Carbon Black Back Coating’s Role In Sticky Shed Syndrome Deterioration Of Magnetic Tapes

For many decades, audiophiles, archivists and other tape collectors have wrestled with the plague of sticky shed syndrome deterioration of magnetic tapes. Sticky shed syndrome began appearing in magnetic tapes in the mid 1970s.

When carbon black back coated magnetic tapes were taken out of storage and playback attempted, one often found a gooey substance, called sticky shed, on the oxide surface of the tapes. This sticky material caused squealing, binding, blocking, poor playback quality and other problems. The sticky shed debris also collected on the tape machines heads, guides and posts. In some severe cases these contaminated tapes could not be unwound because the gooey substance acted as a blocking adhesive, sticking together the wound tape layers.

Many believed that the sticky shed phenomenon was the hydrolysis by-product of the irreversible deterioration of only the oxide binder chemical. Most efforts to restore sticky shed contaminated tapes focused solely on the oxide surface to enable playback and migration of content to digital media, often causing the loss of the tape. None of these efforts have been successful in eliminating sticky shed contamination.

Independent forensic laboratory analysis of the chemistry of magnetic tapes have revealed that the major cause of sticky shed contamination is the deterioration of the tapes carbon black back coating. The carbon black back coating binder has been found to make up most, if not all, of the gooey substance found on the oxide surface of contaminated tapes and on the tape heads, guides, etc.

Carbon black back coating is made of carbon black particles combined with polyurethane, an organic binder chemical. Tape manufacturers began adding carbon black back coating to magnetic tapes in the early 1970s. It was intended to reduce static and friction. Before the introduction of carbon black back coating, some tapes used a plastic back coating that did not contain carbon black and few, if any, developed sticky shed syndrome.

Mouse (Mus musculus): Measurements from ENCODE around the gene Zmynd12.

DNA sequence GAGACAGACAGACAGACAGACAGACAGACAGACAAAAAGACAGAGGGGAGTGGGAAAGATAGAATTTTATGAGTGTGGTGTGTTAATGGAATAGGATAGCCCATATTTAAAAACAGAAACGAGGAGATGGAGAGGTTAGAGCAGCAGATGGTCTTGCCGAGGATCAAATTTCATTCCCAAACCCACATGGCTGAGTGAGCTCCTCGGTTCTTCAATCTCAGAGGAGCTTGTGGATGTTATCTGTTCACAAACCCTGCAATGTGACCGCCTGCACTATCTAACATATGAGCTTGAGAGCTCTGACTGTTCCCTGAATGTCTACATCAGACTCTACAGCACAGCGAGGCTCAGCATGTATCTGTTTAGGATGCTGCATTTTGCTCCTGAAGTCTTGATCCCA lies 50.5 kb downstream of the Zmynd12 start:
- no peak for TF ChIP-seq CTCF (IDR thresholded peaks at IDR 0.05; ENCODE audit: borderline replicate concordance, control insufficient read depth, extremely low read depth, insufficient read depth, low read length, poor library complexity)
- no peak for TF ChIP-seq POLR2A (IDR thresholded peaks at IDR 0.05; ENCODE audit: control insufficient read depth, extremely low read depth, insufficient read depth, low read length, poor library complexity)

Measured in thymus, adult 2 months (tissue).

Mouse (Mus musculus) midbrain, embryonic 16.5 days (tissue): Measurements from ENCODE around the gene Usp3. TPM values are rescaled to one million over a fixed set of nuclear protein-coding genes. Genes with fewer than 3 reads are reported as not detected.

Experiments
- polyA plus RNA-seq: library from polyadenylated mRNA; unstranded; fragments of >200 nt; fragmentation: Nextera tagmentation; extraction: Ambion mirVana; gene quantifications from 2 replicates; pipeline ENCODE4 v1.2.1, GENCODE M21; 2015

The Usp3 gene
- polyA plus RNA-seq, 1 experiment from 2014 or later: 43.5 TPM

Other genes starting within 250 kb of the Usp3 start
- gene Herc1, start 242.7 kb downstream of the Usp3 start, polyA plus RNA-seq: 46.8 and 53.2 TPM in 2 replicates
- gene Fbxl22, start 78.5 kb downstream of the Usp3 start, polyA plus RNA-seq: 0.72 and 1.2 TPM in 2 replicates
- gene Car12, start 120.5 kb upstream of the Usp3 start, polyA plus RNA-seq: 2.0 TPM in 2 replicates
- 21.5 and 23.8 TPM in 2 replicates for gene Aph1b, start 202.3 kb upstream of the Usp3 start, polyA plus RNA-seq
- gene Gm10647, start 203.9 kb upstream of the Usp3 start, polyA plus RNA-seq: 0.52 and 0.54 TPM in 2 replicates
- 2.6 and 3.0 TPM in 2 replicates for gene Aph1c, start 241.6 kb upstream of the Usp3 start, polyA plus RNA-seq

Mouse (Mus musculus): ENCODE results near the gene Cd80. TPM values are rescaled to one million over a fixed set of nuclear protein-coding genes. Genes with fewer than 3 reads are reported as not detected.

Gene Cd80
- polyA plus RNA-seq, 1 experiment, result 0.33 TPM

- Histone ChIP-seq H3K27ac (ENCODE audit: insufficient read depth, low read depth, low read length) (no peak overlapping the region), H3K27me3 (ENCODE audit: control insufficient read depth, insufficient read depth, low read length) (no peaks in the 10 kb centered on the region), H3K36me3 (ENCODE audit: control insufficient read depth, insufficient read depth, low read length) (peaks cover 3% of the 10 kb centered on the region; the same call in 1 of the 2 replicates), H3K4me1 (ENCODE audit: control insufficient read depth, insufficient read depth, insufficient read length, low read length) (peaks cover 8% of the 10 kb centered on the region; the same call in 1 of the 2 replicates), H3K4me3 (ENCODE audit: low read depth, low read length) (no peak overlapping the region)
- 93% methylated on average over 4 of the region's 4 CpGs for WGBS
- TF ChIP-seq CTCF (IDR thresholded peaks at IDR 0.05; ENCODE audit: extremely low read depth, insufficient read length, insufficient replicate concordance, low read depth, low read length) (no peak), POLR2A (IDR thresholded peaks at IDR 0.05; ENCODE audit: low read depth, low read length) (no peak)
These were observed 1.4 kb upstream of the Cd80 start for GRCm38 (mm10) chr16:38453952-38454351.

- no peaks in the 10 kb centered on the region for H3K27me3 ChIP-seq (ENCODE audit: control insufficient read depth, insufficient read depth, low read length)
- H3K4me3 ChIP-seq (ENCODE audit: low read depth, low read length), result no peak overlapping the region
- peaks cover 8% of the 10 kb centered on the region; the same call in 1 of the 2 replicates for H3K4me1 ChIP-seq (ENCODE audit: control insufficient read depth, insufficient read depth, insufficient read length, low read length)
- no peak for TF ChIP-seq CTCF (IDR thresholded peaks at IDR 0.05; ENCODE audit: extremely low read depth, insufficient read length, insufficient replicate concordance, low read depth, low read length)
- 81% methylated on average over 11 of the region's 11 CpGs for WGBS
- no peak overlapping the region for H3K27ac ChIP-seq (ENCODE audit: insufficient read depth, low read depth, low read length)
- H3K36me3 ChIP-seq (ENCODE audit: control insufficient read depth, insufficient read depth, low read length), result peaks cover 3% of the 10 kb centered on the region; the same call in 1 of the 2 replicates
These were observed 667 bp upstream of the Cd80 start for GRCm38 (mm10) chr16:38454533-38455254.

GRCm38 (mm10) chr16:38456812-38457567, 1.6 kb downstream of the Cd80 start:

Carbon black coating has proven itself to be a ticking time bomb causing tape deterioration. Carbon is the most variable, flexible, versatile, and often unstable of all the chemical elements. Carbon will change from one substance compound into another any time it gets the chemical and environmental chance to do so.

Carbon black plus its binder chemical provides the chemical structure, breeding ground, and living organic micro universe within which the carbon black coating changes into the unwanted gooey sticky shed material. The carbon black back coating is very hygroscopic, acting like a moisture sponge, with an addictive appetite for moisture.

In the presence of moisture, carbon black, along with its organic binder chemical, is also a seed-bed for the growth of mold and fungus. When the tapes carbon black binder coating is exposed to moisture, the moisture, combined with its environmental heat energy, starts up, sustains, and accelerates hydrolysis. Hydrolysis produces the by-products of carboxyl acid, alcohol, polymer fragments, carbon particles, mold, and fungus. These chemicals, aided by the direct mechanical contact of the carbon black back coating with the oxide surface, attacks the oxide coating causing major hydrolysis reactions. Some of this hydrolysis chemical activity also injects itself into the base film upon which it is coated.

By correctly removing the deteriorated carbon black coating from both sides of the tape and proper storage, sticky shed syndrome is eliminated and the tape will resume a long archival functional life span and produce playback sonic qualities essentially as good as originally recorded.

Copyright 2008 Charles A. Richardson

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